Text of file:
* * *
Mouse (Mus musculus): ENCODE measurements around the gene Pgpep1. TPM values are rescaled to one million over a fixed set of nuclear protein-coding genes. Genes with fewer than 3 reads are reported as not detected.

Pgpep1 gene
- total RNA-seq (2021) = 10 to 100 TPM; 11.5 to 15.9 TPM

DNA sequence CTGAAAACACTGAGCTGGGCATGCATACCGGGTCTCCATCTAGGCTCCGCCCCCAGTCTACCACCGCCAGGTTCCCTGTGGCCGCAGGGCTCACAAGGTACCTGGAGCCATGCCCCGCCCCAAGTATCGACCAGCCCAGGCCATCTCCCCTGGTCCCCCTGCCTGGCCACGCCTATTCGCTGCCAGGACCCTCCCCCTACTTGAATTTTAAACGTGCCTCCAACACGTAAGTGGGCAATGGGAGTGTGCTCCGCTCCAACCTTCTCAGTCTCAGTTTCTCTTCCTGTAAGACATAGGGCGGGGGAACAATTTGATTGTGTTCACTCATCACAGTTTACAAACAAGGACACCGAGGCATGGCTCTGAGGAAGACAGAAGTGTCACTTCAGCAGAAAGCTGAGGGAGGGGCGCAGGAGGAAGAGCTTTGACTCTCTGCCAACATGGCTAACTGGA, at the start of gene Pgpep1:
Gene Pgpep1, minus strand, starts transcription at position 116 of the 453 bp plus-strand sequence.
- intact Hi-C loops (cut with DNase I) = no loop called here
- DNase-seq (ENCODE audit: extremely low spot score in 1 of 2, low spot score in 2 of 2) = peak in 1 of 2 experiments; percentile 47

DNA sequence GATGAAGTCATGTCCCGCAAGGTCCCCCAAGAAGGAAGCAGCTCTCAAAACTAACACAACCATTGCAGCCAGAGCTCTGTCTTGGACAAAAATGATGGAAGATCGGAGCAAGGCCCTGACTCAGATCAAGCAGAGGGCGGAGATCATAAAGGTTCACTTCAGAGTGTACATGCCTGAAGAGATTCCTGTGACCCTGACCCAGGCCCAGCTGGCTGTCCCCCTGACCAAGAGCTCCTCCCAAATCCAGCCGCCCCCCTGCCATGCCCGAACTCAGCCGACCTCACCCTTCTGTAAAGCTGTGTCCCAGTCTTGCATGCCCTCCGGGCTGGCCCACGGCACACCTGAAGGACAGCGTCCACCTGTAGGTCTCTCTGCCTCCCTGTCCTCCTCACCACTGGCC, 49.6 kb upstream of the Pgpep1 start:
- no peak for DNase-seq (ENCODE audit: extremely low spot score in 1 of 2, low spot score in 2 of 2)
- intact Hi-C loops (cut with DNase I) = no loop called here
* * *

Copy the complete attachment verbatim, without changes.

Mouse (Mus musculus): ENCODE measurements around the gene Pgpep1. TPM values are rescaled to one million over a fixed set of nuclear protein-coding genes. Genes with fewer than 3 reads are reported as not detected.

Pgpep1 gene
- total RNA-seq (2021) = 10 to 100 TPM; 11.5 to 15.9 TPM

DNA sequence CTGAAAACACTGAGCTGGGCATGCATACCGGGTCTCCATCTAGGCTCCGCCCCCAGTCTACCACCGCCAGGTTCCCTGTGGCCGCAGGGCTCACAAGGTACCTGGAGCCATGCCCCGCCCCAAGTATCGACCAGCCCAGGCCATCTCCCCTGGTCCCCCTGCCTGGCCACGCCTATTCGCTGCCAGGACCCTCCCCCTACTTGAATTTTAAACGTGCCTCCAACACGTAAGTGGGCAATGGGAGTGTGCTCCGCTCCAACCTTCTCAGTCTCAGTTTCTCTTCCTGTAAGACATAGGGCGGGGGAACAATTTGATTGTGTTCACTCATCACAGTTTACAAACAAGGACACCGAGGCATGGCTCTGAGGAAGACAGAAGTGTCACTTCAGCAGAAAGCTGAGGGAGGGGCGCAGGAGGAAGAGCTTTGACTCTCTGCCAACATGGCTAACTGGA, at the start of gene Pgpep1:
Gene Pgpep1, minus strand, starts transcription at position 116 of the 453 bp plus-strand sequence.
- intact Hi-C loops (cut with DNase I) = no loop called here
- DNase-seq (ENCODE audit: extremely low spot score in 1 of 2, low spot score in 2 of 2) = peak in 1 of 2 experiments; percentile 47

DNA sequence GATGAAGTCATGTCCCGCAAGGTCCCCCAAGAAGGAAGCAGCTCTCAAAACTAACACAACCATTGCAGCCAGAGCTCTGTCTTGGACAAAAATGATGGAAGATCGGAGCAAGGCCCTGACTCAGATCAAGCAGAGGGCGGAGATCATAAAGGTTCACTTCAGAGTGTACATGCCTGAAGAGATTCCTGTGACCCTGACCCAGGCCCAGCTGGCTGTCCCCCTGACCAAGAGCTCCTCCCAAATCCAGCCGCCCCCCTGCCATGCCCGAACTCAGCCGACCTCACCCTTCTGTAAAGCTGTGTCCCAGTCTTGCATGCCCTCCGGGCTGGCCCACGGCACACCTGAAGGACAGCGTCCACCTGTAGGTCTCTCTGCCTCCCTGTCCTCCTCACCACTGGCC, 49.6 kb upstream of the Pgpep1 start:
- no peak for DNase-seq (ENCODE audit: extremely low spot score in 1 of 2, low spot score in 2 of 2)
- intact Hi-C loops (cut with DNase I) = no loop called here